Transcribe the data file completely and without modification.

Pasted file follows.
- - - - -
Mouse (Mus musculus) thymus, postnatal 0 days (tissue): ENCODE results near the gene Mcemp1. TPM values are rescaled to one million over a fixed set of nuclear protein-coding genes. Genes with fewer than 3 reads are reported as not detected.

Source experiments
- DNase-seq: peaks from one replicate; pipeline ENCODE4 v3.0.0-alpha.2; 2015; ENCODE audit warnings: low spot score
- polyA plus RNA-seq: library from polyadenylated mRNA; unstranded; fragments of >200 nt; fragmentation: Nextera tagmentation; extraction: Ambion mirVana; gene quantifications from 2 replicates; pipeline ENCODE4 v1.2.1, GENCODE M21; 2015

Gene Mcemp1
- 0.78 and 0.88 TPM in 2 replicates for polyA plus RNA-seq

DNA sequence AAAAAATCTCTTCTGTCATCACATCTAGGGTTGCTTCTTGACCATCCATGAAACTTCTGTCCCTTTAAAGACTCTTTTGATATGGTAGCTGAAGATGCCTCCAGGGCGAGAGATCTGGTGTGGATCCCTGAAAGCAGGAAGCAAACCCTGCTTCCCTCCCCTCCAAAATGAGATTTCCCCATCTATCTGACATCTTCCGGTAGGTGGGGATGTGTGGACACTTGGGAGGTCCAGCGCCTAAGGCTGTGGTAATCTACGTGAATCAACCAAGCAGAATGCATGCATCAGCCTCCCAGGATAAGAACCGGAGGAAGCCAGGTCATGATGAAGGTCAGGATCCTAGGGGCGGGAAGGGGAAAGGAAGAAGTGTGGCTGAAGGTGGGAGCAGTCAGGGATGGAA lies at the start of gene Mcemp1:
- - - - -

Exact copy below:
Mouse (Mus musculus) thymus, postnatal 0 days (tissue): ENCODE results near the gene Mcemp1. TPM values are rescaled to one million over a fixed set of nuclear protein-coding genes. Genes with fewer than 3 reads are reported as not detected.

Source experiments
- DNase-seq: peaks from one replicate; pipeline ENCODE4 v3.0.0-alpha.2; 2015; ENCODE audit warnings: low spot score
- polyA plus RNA-seq: library from polyadenylated mRNA; unstranded; fragments of >200 nt; fragmentation: Nextera tagmentation; extraction: Ambion mirVana; gene quantifications from 2 replicates; pipeline ENCODE4 v1.2.1, GENCODE M21; 2015

Gene Mcemp1
- 0.78 and 0.88 TPM in 2 replicates for polyA plus RNA-seq

DNA sequence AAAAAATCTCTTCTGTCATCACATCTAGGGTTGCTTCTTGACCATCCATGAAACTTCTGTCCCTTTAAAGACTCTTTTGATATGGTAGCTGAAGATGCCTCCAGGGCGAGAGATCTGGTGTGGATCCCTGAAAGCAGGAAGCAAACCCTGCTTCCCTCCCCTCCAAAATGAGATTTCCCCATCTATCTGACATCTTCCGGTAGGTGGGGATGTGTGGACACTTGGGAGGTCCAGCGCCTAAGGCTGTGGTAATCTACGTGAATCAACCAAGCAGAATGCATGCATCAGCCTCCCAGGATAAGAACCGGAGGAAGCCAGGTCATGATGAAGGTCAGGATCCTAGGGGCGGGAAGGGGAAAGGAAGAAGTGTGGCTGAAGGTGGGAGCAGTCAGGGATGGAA lies at the start of gene Mcemp1: